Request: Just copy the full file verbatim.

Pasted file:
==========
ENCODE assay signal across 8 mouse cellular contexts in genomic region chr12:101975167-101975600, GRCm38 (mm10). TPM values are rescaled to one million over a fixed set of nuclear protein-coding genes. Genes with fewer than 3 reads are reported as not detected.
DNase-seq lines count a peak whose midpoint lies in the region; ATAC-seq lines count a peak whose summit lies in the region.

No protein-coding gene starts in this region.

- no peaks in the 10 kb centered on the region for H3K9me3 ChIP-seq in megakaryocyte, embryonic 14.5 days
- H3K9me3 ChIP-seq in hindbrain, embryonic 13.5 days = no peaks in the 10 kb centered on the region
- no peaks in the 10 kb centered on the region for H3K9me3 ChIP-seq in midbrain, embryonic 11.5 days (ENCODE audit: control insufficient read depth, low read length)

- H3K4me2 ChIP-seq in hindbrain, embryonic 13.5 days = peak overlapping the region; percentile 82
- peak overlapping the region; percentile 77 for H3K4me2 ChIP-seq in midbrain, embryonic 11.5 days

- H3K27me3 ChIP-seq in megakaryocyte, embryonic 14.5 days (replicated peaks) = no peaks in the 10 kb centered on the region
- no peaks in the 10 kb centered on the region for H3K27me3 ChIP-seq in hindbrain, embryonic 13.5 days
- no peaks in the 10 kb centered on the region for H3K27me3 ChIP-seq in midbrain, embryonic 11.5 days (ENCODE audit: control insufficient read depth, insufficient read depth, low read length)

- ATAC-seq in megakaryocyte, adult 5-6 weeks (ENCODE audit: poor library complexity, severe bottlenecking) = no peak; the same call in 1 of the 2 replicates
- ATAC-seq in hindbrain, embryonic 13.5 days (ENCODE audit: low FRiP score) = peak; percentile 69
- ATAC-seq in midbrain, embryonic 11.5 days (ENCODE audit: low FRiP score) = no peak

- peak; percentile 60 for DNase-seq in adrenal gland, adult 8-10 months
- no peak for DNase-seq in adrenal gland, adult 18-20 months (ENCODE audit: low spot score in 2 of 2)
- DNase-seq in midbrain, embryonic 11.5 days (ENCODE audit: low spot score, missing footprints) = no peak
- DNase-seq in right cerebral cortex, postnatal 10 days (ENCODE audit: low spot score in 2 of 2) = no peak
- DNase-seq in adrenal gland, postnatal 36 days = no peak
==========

ENCODE assay signal across 8 mouse cellular contexts in genomic region chr12:101975167-101975600, GRCm38 (mm10). TPM values are rescaled to one million over a fixed set of nuclear protein-coding genes. Genes with fewer than 3 reads are reported as not detected.
DNase-seq lines count a peak whose midpoint lies in the region; ATAC-seq lines count a peak whose summit lies in the region.

No protein-coding gene starts in this region.

- no peaks in the 10 kb centered on the region for H3K9me3 ChIP-seq in megakaryocyte, embryonic 14.5 days
- H3K9me3 ChIP-seq in hindbrain, embryonic 13.5 days = no peaks in the 10 kb centered on the region
- no peaks in the 10 kb centered on the region for H3K9me3 ChIP-seq in midbrain, embryonic 11.5 days (ENCODE audit: control insufficient read depth, low read length)

- H3K4me2 ChIP-seq in hindbrain, embryonic 13.5 days = peak overlapping the region; percentile 82
- peak overlapping the region; percentile 77 for H3K4me2 ChIP-seq in midbrain, embryonic 11.5 days

- H3K27me3 ChIP-seq in megakaryocyte, embryonic 14.5 days (replicated peaks) = no peaks in the 10 kb centered on the region
- no peaks in the 10 kb centered on the region for H3K27me3 ChIP-seq in hindbrain, embryonic 13.5 days
- no peaks in the 10 kb centered on the region for H3K27me3 ChIP-seq in midbrain, embryonic 11.5 days (ENCODE audit: control insufficient read depth, insufficient read depth, low read length)

- ATAC-seq in megakaryocyte, adult 5-6 weeks (ENCODE audit: poor library complexity, severe bottlenecking) = no peak; the same call in 1 of the 2 replicates
- ATAC-seq in hindbrain, embryonic 13.5 days (ENCODE audit: low FRiP score) = peak; percentile 69
- ATAC-seq in midbrain, embryonic 11.5 days (ENCODE audit: low FRiP score) = no peak

- peak; percentile 60 for DNase-seq in adrenal gland, adult 8-10 months
- no peak for DNase-seq in adrenal gland, adult 18-20 months (ENCODE audit: low spot score in 2 of 2)
- DNase-seq in midbrain, embryonic 11.5 days (ENCODE audit: low spot score, missing footprints) = no peak
- DNase-seq in right cerebral cortex, postnatal 10 days (ENCODE audit: low spot score in 2 of 2) = no peak
- DNase-seq in adrenal gland, postnatal 36 days = no peak